Anyway, my point is, maybe the compass was generated by the Island, and may not exist as an ordinary physical object as we know it... thus, all talk of gears and winding and batteries become moot.  Much like a figurehead or a symbol, its importance lies it what it might be not what it is.

Thank you, I hope I didn't confuse you.  I am a big science-fiction fan and have read and played more works dealing with time travel than I care to think about...
« Last Edit: May 03, 2009, 12:24:25 PM by ButtercupSaiyan »

Offline ukslim

  • Red Shirt
  • **
  • Posts: 122
    • View Profile
Re: Physical causality paradox
« Reply #6 on: May 04, 2009, 01:12:36 PM »
Now that I think I know what's going on, I'm about to venture a comment... lol! I hope there aren't two compasses. I know it would explain the How, and possibly dismiss this whole Paradox idea, but the compass seems to have special meaning to Richard, so if there are two, I'd think it would be less special.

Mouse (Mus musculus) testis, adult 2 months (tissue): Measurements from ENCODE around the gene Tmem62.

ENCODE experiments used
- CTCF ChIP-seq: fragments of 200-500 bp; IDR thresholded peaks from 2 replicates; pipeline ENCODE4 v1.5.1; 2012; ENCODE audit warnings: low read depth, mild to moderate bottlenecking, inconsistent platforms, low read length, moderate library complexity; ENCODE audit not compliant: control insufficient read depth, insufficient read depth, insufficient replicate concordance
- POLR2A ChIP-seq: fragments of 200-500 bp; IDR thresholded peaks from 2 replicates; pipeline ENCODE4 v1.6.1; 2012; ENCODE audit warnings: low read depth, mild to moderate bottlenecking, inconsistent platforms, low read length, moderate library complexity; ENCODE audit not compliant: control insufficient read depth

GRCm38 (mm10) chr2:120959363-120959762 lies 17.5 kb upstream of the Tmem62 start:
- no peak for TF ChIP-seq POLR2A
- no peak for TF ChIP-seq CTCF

It wouldn't really be two compasses. It would be one compass, with Richard owning it at two points in its lifetime, at the same time. Going back to me and my watch:
  • Aged 20, I buy a watch
  • Aged 21, I am visited by my 30 year old self, who gives me the same watch I already own. Now I have two watches, but they're the same watch.
  • Aged 30, I use a time machine to visit my 21 year old self, and give him the newer of the two instances of the watch

Richard is in the same situation as my 21 year old self, with two instances of the same object, one having existed longer than the other.